2 Semilunar valves at the entrances to the blood vessels that leave the heart (aorta and pulmonary
artery) prevent back flow of blood into the heart, and atrioventricular valves prevent backflow of blood from ventricles into the atria.
3 The heart is made of cardiac muscle and is myogenic (the muscle is self-stimulating).
4 The sinoatrial node (SAN) sets the pace of contraction for the muscle in the heart. Excitation
waves spread from the SAN across the atria, causing their walls to contract. A non-conducting barrier prevents these excitation waves from spreading directly into the ventricles, thus delaying their
contraction. Th e excitation wave travels to the ventricles via the atrioventricular node (AVN) and
the Purkyne tissue, which runs down through the septum, before spreading out into the walls of the
5 Both sides of the heart contract and relax at the same time. Th e contraction phase is called systole, and the relaxation phase is diastole. One complete cycle of contraction and relaxation is known as the cardiac cycle.
1. Multiple-choice test
1 Which of the following describes the mammalian circulation?
A open single circulation
B closed single circulation
C open double circulation
D closed double circulation
2 The diagram shows a vertical section through a human heart.
Which row identifies the blood vessels W, X, Y and Z?
3 Which row describes the aorta?
4 The diagrams are vertical sections through the human heart.
5 The right ventricle has much less muscle in its wall than the left ventricle.
What are the consequences of this?
1 The right ventricle develops a much smaller pressure than the left ventricle.
2 The right ventricle delivers a smaller volume of blood than the left ventricle.
3 Blood from the right ventricle travels less far than blood from the left ventricle.
A 1, 2 and 3
B 1 and 2 only
C 1 and 3 only
D 2 and 3 only
6 What are the positions of the valves on the left side of the heart when the pressure in the left ventricle is higher than the pressures in the left atrium and aorta?
A Atrial muscles are connected to the ventricle muscles, except at the atrioventricular node (AVN).
B Both atria contract at the same time.
C Both ventricles contract at the same time.
D Contraction of the atria is complete before contraction of the ventricles begins.
8 Which is the correct sequence of events in a cardiac cycle, beginning with its initiation by the pacemaker?
1 A wave of electrical activity passes along Purkyne tissue.
2 A wave of electrical activity reaches the atrioventricular node (AVN).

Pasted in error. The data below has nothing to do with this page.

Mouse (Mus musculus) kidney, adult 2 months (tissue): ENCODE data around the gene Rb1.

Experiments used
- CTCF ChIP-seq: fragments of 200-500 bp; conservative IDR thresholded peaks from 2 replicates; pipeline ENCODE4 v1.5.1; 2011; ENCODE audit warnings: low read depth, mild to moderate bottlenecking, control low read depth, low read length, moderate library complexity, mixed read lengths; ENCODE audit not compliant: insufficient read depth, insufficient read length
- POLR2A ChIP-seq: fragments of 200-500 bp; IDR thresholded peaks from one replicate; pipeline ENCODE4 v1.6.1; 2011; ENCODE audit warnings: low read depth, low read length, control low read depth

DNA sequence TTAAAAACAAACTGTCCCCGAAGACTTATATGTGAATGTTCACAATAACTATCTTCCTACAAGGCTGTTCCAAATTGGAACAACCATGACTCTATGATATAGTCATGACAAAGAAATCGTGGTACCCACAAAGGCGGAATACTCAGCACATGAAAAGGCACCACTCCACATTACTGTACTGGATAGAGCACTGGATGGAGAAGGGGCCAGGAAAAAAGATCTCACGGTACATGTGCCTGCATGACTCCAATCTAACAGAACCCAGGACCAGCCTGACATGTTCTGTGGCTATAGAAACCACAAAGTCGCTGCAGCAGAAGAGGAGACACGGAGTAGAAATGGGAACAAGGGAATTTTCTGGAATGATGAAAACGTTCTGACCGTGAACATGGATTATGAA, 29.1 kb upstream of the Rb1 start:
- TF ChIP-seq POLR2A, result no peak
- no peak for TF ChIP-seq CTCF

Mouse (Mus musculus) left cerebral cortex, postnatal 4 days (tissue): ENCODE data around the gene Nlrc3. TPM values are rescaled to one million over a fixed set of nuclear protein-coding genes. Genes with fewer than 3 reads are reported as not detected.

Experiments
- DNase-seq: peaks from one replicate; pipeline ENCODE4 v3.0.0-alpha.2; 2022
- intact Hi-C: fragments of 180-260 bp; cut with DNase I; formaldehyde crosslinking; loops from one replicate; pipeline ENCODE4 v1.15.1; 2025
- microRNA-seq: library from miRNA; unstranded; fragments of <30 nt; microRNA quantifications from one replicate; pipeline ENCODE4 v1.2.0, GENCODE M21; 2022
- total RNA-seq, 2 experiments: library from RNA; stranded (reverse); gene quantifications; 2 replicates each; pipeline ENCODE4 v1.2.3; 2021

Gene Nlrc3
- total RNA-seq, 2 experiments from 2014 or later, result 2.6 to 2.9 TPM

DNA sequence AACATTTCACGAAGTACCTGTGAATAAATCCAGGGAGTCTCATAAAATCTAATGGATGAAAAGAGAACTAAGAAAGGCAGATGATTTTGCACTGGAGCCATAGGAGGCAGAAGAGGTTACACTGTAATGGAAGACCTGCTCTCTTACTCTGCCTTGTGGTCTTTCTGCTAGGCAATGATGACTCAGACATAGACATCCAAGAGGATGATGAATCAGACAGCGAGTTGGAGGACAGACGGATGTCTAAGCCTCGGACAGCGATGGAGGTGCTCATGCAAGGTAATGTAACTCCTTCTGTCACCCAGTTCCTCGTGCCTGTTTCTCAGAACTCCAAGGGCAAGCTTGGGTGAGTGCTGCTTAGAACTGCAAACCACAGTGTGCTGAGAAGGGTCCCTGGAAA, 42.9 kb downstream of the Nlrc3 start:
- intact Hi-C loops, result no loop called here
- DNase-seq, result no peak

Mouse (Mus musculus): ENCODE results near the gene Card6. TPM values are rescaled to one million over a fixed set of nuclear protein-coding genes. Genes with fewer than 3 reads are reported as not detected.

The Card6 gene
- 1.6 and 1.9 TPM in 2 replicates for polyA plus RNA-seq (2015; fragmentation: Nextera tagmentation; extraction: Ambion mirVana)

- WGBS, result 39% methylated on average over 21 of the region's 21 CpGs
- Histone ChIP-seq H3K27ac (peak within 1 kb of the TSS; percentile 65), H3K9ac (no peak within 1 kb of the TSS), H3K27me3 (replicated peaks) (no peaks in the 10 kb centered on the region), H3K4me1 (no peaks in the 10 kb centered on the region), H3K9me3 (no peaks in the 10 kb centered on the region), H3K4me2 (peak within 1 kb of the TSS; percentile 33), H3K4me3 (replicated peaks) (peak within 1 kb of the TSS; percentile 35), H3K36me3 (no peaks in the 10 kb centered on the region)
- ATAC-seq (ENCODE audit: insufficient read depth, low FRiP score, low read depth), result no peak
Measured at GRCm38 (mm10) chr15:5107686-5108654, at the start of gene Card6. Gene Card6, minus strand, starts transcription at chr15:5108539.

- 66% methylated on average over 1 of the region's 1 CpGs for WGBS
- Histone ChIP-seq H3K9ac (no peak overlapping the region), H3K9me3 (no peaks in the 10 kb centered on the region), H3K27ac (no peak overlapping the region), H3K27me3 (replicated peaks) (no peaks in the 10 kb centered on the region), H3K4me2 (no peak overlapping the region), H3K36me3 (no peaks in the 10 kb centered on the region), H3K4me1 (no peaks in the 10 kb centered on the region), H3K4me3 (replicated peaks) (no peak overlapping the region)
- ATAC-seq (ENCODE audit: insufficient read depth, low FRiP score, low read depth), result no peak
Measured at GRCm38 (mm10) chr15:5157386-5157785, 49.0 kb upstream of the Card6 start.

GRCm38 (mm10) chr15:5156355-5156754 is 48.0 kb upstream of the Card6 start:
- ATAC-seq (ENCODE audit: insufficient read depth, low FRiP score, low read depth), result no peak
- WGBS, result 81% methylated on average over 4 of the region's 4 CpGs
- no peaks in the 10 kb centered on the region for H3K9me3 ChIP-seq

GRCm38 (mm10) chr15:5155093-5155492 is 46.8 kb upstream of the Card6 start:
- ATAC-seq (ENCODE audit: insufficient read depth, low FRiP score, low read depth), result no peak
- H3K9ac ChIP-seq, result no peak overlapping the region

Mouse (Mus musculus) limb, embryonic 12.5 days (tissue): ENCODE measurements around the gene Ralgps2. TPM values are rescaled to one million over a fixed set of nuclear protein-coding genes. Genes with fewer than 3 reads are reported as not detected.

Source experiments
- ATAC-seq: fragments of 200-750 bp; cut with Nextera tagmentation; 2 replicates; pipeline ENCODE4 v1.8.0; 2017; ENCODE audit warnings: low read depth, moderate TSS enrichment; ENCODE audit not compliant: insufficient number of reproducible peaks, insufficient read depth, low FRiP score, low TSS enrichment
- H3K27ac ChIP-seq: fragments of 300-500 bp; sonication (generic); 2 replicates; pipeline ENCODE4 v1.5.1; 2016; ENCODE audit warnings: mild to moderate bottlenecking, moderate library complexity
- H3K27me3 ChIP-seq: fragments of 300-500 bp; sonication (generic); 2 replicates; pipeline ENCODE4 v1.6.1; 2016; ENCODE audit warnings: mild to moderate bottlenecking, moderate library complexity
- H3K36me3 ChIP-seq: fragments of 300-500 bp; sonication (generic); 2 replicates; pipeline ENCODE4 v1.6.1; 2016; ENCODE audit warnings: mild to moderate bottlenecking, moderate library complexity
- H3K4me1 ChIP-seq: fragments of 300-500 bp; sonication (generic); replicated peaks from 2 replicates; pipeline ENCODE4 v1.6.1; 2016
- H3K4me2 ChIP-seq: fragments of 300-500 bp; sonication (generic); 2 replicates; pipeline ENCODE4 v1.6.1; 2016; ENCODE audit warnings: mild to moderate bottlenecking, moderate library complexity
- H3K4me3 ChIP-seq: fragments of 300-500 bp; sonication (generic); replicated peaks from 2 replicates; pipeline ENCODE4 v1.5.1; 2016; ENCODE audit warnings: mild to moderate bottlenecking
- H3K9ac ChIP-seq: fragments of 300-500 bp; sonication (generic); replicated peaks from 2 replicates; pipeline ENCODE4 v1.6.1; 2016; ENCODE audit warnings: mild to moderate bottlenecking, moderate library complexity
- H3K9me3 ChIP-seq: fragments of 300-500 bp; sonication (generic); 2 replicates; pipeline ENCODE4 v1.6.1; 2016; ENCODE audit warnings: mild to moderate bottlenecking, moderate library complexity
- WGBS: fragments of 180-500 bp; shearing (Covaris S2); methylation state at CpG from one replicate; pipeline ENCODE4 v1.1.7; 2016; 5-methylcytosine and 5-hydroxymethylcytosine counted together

3 A wave of electrical activity spreads from the sinoatrial node (SAN) across the atria.
4 Cardiac muscle of the walls of the atria contracts.
5 Cardiac muscle of the walls of the ventricles contracts.
A 1 → 5 → 3 → 4 → 2
B 2 → 1 → 5 → 3 → 4
C 3 → 4 → 2 → 1 → 5
D 4 → 2 → 1 → 5 → 3
9 When a heart is removed from a mammal and kept in well-oxygenated buffer solution at 37°C, it continues to beat rhythmically.
What may be concluded about the heart from this observation?
A It has an in-built mechanism for initiating contractions.
B It needs a blood supply to be able to contract.
C It needs a stimulus from a nerve to be able to contract.
D It needs a stimulus from a hormone to be able to contract.
10 The volume of blood pumped by the heart in a given period of time is called the cardiac output. It is calculated from the volume of blood pumped by one contraction of the heart (stroke volume) and the number of times the heart contracts per minute (heart rate).
cardiac output = stroke volume × heart rate
The cardiac output of a heart beating at 75 beats per minute was calculated to be 6.0dm3 per minute.
What was the stroke volume of the heart?
Answers to Multiple choice test
2. End-of-chapter questions
1 Where is the mammalian heart beat initiated?
A atrioventricular node
B left atrium
C Purkyne tissue
D sinoatrial node
2 What causes the bicuspid valve to close during ventricular systole?
A a greater blood pressure in the left atrium than in the left ventricle
B a greater blood pressure in the left ventricle than in the left atrium
C contraction of muscles in the septum
D contraction of muscles in the valve
3 Figure below shows the pressure changes in the left atrium, left ventricle and aorta throughout two cardiac cycles. Make a copy of this diagram.
a i How long does one heart beat (one cardiac cycle) last?
ii What is the heart rate represented on this graph, in beats per minute?
b The contraction of muscles in the ventricle wall causes the pressure inside the ventricle to rise. When the muscles relax, the pressure drops again. On your copy of the diagram, mark the following periods:
i the time when the ventricle is contracting (ventricular systole)
ii the time when the ventricle is relaxing (ventricular diastole).